Contingency Capital is suing ACAP Litigation Fund, seeking the return of more than $8.8 million that Contingency says it loaned to the Houston-based Dunken Law Firm. Contingency says ACAP and Dunken defrauded the company into lending money to the firm to pay off its debts to ACAP.
ACAP allegedly lied to Contingency that the loan would cover Dunken’s debt to ACAP. The company later declared Dunken in default of a new loan that it had agreed not to extend, according to the complaint.
Contingency and ACAP declined to comment on the suit, while Dunken didn’t respond to requests for comment.
The case highlights a growing trend in which litigation funders, known for betting on lawsuits, provide more general loans to lawyers and firms. The loans are often used to pay off existing debts.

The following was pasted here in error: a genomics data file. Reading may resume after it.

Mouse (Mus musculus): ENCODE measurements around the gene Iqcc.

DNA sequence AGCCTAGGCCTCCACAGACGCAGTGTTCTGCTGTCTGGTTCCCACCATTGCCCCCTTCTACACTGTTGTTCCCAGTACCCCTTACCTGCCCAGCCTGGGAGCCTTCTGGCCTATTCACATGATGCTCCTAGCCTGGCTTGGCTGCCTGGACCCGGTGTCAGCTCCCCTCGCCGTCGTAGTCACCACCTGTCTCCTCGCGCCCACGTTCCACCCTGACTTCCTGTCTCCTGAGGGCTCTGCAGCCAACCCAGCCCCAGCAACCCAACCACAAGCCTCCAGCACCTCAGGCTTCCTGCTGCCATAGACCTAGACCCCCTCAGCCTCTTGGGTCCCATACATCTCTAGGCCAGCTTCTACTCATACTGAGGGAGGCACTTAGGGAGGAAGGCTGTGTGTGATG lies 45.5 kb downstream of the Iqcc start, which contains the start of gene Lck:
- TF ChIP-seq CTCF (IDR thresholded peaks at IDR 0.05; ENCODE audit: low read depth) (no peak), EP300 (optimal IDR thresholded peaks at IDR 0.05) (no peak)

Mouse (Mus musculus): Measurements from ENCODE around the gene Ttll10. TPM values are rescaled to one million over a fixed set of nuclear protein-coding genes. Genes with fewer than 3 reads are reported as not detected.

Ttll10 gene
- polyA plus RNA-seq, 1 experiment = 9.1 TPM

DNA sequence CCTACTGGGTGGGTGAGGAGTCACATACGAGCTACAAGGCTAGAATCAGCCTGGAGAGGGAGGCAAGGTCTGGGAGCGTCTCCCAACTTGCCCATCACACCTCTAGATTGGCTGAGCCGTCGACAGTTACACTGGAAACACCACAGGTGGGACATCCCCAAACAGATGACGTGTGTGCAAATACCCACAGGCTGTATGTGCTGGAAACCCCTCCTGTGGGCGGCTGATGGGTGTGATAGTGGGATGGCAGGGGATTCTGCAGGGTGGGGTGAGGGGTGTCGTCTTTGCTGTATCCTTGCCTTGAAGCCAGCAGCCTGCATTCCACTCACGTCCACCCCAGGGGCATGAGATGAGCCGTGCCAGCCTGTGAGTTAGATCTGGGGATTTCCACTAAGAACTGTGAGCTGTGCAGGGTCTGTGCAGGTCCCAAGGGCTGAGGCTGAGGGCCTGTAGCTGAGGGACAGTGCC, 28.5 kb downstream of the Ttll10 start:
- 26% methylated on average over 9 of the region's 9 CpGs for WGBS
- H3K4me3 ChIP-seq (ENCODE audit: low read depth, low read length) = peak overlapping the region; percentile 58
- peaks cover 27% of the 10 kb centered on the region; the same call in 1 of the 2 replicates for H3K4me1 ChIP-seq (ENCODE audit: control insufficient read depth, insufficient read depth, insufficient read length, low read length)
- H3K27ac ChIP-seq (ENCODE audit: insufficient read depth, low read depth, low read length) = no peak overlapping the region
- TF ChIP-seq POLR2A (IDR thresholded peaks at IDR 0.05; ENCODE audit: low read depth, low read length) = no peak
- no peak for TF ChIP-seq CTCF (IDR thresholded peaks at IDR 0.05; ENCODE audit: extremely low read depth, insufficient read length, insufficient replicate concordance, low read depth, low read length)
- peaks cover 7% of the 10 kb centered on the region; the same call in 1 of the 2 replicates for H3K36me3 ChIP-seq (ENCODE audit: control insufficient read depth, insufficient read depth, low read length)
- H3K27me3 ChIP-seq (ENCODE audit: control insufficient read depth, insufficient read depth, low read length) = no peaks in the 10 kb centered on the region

“It’s not like the old days where one hundred percent of the capital is going to be used to pursue a case in a one-off way where the results turn into a multiple return,” said Rebecca Berrebi, a litigation funding broker and consultant. “It’s really because mass torts have become so popular, all of these funds and the new funds springing up have become much more flexible in the way that they’re giving capital.”
Dunken, which is being sued by ACAP in a separate case in Texas, has not been named as a defendant in the Contingency lawsuit. The personal injury law firm is also facing accusations of fraud and breach of contract over its handling of transvaginal mesh and talcum powder cases.
Contingency, which was formed in the Cayman